You may have noticed that, sometimes, when accessing a site for a second time, it does not look as expected and some styles are broken, making everything look weird. Usually, the cause of this problem is poorly defined cache control policies that prevent you from receiving the latest changes after the most recent deployment. In this article, I will show you the right cache settings and techniques to help you keep your website up to date for all users after every deployment.
For those of you who just want to get the best practices and start using them, follow the link here to the end of the article.
How does the cache work behind the scenes?
Your browser, on each request to the website/resource, tries to load as little data as possible by reading cached information from local memory. This is only possible we provide enough instructions for the browser, to explain what resources it needs to keep and for how long.
These instructions function as directives; to tell your browser about them, you must add them to response HTTP header information. The most common directives involved in the cache process are “Cache-Control”, “Expires”, “Etag” and “Last-Modified”.
Almost every web server has some cache settings in header responses by default , but it isn’t clear what we get if there are no cache policies.
Without cache control settings, the browser goes to the web server for every request for resources and reads information from it. This increases load times of the affected site, adds extra load to your web server when transferring information, and increase the number of calls to your backend.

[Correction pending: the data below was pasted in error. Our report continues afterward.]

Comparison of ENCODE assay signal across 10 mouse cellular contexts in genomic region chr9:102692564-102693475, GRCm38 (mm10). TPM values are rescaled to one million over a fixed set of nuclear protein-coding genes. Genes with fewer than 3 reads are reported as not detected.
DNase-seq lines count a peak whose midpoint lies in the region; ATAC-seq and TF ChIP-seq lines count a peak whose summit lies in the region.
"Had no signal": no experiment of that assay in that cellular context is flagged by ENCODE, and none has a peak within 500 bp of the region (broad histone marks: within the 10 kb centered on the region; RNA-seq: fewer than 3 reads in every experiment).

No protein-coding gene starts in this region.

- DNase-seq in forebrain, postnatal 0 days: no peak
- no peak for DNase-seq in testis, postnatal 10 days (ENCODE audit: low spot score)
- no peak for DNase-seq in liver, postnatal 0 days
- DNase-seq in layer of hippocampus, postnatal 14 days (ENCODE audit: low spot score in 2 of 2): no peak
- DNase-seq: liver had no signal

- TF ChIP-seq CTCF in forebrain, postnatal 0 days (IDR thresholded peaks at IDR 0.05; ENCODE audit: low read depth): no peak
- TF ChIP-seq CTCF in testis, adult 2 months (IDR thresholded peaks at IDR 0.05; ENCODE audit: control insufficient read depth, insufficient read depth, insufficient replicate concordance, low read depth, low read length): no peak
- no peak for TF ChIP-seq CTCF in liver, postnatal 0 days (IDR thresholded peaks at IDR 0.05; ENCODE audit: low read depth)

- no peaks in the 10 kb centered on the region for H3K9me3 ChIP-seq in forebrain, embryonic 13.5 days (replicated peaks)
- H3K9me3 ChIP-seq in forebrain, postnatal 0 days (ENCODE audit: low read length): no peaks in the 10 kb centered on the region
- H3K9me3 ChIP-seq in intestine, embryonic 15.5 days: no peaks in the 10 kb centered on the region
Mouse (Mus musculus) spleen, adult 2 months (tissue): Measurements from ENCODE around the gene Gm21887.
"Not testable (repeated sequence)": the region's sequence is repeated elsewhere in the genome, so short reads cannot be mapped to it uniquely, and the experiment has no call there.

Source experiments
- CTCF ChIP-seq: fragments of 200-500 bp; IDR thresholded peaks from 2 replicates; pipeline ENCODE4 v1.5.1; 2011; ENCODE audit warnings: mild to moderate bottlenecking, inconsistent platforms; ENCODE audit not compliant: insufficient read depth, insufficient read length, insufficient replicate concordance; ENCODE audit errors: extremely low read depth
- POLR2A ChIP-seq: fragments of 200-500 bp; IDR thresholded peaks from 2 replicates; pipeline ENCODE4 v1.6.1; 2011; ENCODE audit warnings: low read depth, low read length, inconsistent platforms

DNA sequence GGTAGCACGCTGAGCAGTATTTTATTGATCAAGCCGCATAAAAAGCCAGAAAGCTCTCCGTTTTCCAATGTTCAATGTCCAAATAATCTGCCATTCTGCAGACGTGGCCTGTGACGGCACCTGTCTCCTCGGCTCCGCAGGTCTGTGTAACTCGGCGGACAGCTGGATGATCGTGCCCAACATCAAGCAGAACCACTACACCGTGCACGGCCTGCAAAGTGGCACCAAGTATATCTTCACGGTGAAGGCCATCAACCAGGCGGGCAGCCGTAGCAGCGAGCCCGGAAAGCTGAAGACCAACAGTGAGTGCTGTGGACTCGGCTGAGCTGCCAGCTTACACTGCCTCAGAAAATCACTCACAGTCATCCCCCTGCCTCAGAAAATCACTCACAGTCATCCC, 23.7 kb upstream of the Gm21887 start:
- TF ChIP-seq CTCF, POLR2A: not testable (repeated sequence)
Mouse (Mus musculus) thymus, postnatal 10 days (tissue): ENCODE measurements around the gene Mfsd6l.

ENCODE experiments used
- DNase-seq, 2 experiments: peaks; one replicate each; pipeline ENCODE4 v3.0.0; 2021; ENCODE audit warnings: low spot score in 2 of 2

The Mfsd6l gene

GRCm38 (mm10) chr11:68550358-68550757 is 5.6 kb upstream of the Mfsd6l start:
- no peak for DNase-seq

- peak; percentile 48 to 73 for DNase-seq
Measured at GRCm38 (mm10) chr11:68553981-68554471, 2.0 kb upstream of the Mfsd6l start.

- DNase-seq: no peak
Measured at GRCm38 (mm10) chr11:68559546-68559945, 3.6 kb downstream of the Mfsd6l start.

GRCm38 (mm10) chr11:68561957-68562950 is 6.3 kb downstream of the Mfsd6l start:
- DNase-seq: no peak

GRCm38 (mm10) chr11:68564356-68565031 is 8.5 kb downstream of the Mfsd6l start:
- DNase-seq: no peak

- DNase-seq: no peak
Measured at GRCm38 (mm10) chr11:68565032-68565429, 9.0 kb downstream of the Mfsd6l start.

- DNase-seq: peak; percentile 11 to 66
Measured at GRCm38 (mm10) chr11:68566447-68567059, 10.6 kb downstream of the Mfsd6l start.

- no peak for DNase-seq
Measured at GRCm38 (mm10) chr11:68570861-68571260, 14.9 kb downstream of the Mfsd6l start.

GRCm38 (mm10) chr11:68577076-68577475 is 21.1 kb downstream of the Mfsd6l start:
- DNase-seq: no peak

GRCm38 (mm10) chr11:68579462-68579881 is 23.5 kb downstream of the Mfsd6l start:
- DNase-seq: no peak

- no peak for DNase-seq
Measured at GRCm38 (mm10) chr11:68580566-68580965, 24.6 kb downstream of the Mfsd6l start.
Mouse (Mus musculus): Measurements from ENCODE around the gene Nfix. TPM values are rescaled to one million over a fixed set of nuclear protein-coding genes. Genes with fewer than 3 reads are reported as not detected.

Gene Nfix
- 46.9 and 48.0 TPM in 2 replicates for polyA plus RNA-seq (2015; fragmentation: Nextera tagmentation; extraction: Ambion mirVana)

Requests flow with no cache settings
It’s up to the browser to decide what to do and how to cache information without instructions from the server. Currently, Chrome and Safari download data from the backend every time, without cache instruction. This can change and lead to different behaviours, however, especially on other platforms.
To clearly define what to do with certain files, let’s do a deep dive into learning cache control directives, adding them step-by-step to response headers and watching for the result.
Etag (Entity tag)
Etag is one of the cache settings. The main idea behind this HTTP header is to allow your browser to be aware of modifications to relevant resources without downloading full files. The server could calculate something similar with hash sum of each file and then send this hash sum to the client. The next time the client tries to access this resource, instead of downloading the file, the browser will send something like this in the HTTP header: If-None-Match: W/“1d2e7–1648e509289”. The server will then check this hash sum against the hash sum of the current file and, if there is the difference, force client to download a new file. Otherwise, the client will be informed that it should use a cached version.
Requests flow with Etag — 1st load
Requests flow with Etag — 2nd load
With an Etag cache policy turned on, we always go to the server to check the hash sum of a file, and only after that will the browser decide take it from the cache or load it completely. When a resource has not been modified, it takes just 80–100 bytes to verify no matter what you are requesting, whether a 10KB or 10MB file.